They don’t hand out certificates for being queer, you know? I always say to people, imagine having to convince a government official of your sexual orientation, whether you’re LGB+ or not.

Sonia Lenegan, Legal and Policy Director at Rainbow Migration

The current route for individuals to seek formal legal recognition of their asylum status in the UK on the grounds of sexual orientation or gender identity is long, laborious, and littered with countless hurdles. In order to “prove” their sexual orientation to the Home Office, and that it places their lives at risk in the country that they have left, refugees must answer intimate questions about their sex and relationship history to multiple officers. Not only is this traumatic for those who have faced abuse associated with their identities, but many are still disbelieved. The Home Office currently refuses four out of five LGBTQ+ claims, with officials often relying on harmful stereotypes, at which point refugees are forced to attempt to convince a judge at a tribunal.

“It’s an intrusive and degrading process”, says Sonia Lenegan, Legal and Policy Director at LGBTQ+ asylum and immigration support organisation Rainbow Migration

“Often, the only evidence that people have is their own account. They don’t hand out certificates for being queer, you know? I always say to people, imagine having to convince a government official of your sexual orientation, whether you’re LGB+ or not. And now the Nationality and Borders Bill will make this part of the process even more difficult.”

Differentiated treatment of refugees under the borders bill

Despite claiming to “fix Britain’s broken asylum system, secretary Priti Patel’s Nationality and Borders Bill, which passed in April 2022, has already received extensive criticism. The United Nations’ refugee agency has stated that the Bill would undermine Britain’s commitment to the 1951 Refugee Geneva Convention, and nearly 250 human rights organisations – including LGBTQ+ groups like Stonewall and Mermaids – have signed a pledge demanding that the law be repealed. Aside from criminalising those entering the country through what the Government deems “irregular routes”, such as by boat – among other regulations – the Bill also has specific grievous impacts on LGBTQ+ individuals.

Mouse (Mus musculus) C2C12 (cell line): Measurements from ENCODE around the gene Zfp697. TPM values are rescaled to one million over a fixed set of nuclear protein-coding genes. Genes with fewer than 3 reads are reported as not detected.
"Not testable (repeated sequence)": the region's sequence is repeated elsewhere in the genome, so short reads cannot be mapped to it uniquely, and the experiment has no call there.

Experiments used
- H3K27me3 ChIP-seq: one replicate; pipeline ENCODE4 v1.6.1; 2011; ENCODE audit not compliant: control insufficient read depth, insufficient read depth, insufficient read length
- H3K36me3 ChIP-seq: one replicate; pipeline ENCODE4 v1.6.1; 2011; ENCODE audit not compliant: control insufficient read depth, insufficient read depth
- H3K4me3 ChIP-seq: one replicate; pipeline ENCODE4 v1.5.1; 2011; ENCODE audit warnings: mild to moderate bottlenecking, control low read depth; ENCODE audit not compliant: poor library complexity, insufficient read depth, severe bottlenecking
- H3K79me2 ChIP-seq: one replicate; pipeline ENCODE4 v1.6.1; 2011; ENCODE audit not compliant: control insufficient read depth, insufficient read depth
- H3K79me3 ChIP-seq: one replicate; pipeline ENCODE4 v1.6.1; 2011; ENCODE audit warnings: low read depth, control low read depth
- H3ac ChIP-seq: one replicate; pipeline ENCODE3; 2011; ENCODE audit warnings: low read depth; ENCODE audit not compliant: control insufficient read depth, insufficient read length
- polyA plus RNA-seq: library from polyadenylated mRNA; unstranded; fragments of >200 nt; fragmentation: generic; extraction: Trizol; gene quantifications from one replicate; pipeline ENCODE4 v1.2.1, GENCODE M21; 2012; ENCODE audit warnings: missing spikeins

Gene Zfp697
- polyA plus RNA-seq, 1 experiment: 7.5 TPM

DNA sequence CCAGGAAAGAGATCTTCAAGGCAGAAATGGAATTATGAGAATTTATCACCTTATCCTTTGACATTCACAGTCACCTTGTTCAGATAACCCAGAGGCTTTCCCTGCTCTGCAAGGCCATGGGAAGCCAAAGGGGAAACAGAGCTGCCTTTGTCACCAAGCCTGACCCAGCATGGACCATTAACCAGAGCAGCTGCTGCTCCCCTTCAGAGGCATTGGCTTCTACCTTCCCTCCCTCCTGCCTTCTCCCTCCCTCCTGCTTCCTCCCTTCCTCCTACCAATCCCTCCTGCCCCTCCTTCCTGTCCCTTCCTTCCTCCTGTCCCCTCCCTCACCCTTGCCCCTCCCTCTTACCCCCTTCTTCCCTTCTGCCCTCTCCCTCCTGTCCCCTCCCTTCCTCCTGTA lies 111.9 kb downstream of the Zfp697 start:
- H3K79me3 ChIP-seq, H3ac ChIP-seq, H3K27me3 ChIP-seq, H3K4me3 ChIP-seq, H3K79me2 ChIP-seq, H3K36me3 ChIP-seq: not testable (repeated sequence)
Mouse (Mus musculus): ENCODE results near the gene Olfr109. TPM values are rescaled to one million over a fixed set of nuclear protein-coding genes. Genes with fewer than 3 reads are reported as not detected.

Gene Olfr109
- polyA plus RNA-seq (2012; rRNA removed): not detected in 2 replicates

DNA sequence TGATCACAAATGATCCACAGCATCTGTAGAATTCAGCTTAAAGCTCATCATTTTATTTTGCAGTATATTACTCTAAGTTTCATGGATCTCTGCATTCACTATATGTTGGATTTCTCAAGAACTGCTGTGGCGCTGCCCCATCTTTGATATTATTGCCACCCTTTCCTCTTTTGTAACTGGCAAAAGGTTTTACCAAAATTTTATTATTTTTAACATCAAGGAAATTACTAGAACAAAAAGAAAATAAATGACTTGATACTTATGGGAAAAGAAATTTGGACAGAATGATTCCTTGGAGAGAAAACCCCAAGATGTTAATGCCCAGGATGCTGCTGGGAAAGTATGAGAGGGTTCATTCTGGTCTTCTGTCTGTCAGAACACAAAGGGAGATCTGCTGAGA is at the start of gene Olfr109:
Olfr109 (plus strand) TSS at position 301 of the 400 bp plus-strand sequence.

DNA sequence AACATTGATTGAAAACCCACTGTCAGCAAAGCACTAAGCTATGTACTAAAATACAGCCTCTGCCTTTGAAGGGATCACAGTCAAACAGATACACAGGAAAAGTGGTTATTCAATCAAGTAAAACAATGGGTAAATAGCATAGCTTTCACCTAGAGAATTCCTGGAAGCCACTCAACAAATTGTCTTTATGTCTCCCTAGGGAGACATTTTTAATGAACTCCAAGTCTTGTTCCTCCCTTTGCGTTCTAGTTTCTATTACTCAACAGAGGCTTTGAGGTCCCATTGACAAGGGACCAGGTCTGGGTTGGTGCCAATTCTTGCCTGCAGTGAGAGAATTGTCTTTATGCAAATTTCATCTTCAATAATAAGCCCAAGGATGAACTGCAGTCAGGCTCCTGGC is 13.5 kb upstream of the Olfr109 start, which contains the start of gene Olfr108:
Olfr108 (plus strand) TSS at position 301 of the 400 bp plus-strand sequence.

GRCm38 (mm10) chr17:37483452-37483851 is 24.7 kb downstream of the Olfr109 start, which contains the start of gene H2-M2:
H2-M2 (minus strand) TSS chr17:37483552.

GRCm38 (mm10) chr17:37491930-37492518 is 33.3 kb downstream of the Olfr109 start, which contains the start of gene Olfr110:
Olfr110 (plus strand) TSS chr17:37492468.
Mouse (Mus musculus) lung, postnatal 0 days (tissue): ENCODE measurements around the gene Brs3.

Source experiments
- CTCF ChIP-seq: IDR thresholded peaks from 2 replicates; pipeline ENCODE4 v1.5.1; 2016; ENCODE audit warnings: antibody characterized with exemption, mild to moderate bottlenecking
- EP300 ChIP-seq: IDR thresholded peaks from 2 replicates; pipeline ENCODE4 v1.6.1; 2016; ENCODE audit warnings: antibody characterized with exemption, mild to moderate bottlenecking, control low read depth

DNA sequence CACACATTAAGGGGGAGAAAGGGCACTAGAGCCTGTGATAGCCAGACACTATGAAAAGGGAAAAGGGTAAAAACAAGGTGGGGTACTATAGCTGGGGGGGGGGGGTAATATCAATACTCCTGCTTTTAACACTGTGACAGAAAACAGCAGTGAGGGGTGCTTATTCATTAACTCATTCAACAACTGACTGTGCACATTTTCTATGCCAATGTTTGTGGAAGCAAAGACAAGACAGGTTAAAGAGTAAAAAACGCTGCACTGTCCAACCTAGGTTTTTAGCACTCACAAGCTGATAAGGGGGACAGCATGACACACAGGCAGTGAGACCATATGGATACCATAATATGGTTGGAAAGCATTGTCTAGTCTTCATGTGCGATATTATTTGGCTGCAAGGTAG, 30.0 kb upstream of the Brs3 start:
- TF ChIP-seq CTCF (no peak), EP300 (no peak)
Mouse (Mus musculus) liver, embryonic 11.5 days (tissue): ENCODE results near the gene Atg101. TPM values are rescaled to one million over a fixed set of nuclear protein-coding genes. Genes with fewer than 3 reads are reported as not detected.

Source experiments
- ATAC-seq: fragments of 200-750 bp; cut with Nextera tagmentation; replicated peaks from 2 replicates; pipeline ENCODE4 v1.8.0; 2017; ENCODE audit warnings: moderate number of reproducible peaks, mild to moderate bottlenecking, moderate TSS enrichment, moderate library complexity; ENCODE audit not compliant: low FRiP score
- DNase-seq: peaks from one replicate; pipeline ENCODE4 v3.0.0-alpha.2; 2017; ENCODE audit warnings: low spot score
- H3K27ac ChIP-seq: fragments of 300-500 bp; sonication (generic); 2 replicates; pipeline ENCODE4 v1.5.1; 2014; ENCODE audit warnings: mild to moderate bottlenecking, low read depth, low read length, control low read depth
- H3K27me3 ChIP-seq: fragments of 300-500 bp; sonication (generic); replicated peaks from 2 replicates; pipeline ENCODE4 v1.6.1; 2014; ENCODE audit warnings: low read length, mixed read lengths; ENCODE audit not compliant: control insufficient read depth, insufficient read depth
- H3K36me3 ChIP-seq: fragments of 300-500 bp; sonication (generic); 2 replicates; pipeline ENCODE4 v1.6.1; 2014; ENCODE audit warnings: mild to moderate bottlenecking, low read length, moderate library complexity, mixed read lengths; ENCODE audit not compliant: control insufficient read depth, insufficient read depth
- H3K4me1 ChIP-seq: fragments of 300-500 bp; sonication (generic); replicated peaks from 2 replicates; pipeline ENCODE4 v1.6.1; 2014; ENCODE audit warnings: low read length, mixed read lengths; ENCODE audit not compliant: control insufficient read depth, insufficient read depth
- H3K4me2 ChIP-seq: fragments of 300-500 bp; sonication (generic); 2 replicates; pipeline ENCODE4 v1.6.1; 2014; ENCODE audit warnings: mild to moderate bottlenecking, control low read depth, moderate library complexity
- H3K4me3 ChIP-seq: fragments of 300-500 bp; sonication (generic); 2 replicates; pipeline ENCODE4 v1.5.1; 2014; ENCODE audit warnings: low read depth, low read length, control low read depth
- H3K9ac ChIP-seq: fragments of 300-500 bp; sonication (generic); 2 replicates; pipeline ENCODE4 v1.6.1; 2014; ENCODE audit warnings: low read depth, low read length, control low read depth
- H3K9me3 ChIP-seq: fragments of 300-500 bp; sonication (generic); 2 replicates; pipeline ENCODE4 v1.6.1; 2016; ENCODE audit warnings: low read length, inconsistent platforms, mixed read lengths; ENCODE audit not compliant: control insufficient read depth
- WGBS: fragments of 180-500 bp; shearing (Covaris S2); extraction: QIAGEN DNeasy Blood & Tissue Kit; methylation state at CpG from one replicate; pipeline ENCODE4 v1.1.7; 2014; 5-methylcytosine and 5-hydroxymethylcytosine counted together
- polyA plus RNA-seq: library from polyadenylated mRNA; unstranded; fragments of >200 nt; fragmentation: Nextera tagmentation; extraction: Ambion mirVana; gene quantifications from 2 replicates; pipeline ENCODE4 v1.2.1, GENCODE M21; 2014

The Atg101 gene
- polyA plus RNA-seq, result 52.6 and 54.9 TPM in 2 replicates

The borders bill introduces a higher standard of proof, which will make it even more difficult for refugees to prove their sexual orientation or gender identity. It also allows for differentiated treatment of refugees, which has the potential to disproportionately penalise LGBTQ+ people. Under new laws, some refugees will be classed as ‘Group 2’, providing them with a shorter grant of leave and fewer rights. Instead of receiving one grant for five years, after which they can apply for permanent status, those in ‘Group 2’ will only be granted two and half years at a time, which must be renewed every two and a half years for 10 years. Only then will they be able to apply for permanent status.

The long waiting period already places individuals at risk, especially since those seeking asylum in the UK are not allowed to receive benefits or work, exposing them to abuse and exploitation. And the new draconian laws will only make the process far more distressing and exhausting.

“It’s been really difficult figuring out what to do, especially since I was made homeless in the middle of winter by the ex-partner I moved to be with in the UK”, shares African Rainbow Family Trustee Zarith, who fled Malaysia in October 2021.  

“He locked me in his room while he was away to keep me hidden from his housemates because he didn’t want to pay additional rent on his tenancy agreement. There were many threats of violence and I had to pee in a bottle. I resisted, so he kicked me out. After that, I had to sleep rough, and in trains and buses to keep warm. And I had to find leftover food in the trash from takeaways and fast food outlets.”